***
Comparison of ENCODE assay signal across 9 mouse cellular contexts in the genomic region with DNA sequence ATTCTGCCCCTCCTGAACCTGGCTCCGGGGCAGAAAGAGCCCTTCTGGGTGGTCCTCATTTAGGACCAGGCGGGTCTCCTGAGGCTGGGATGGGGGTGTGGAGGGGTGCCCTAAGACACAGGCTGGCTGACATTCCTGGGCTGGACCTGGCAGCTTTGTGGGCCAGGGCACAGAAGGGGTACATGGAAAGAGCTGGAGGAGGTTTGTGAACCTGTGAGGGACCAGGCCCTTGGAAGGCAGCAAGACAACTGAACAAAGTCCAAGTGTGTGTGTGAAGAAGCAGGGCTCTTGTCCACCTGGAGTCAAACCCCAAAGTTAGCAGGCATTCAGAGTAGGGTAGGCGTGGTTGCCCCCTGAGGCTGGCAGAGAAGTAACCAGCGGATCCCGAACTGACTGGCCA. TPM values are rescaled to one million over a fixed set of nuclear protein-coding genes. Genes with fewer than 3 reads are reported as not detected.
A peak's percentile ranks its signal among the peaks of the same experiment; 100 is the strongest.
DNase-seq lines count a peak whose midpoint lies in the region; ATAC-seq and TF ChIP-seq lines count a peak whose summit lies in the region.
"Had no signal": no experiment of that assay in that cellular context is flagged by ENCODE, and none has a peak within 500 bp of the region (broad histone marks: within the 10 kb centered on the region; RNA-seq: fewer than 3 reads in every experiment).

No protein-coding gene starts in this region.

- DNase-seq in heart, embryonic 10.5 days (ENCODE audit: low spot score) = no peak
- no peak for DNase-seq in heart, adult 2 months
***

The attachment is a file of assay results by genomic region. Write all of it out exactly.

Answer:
Comparison of ENCODE assay signal across 9 mouse cellular contexts in the genomic region with DNA sequence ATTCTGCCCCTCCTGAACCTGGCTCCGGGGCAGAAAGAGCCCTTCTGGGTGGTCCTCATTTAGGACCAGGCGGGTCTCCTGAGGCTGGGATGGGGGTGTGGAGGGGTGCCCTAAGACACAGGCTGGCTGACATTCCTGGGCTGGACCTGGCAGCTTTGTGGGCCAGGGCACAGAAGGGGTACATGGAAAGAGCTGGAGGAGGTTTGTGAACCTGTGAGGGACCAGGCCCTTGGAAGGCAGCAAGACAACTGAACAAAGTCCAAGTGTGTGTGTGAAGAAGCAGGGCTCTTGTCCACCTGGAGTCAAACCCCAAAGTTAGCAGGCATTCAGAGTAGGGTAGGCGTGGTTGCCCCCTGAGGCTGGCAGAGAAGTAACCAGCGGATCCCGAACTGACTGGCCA. TPM values are rescaled to one million over a fixed set of nuclear protein-coding genes. Genes with fewer than 3 reads are reported as not detected.
A peak's percentile ranks its signal among the peaks of the same experiment; 100 is the strongest.
DNase-seq lines count a peak whose midpoint lies in the region; ATAC-seq and TF ChIP-seq lines count a peak whose summit lies in the region.
"Had no signal": no experiment of that assay in that cellular context is flagged by ENCODE, and none has a peak within 500 bp of the region (broad histone marks: within the 10 kb centered on the region; RNA-seq: fewer than 3 reads in every experiment).

No protein-coding gene starts in this region.

- DNase-seq in heart, embryonic 10.5 days (ENCODE audit: low spot score) = no peak
- no peak for DNase-seq in heart, adult 2 months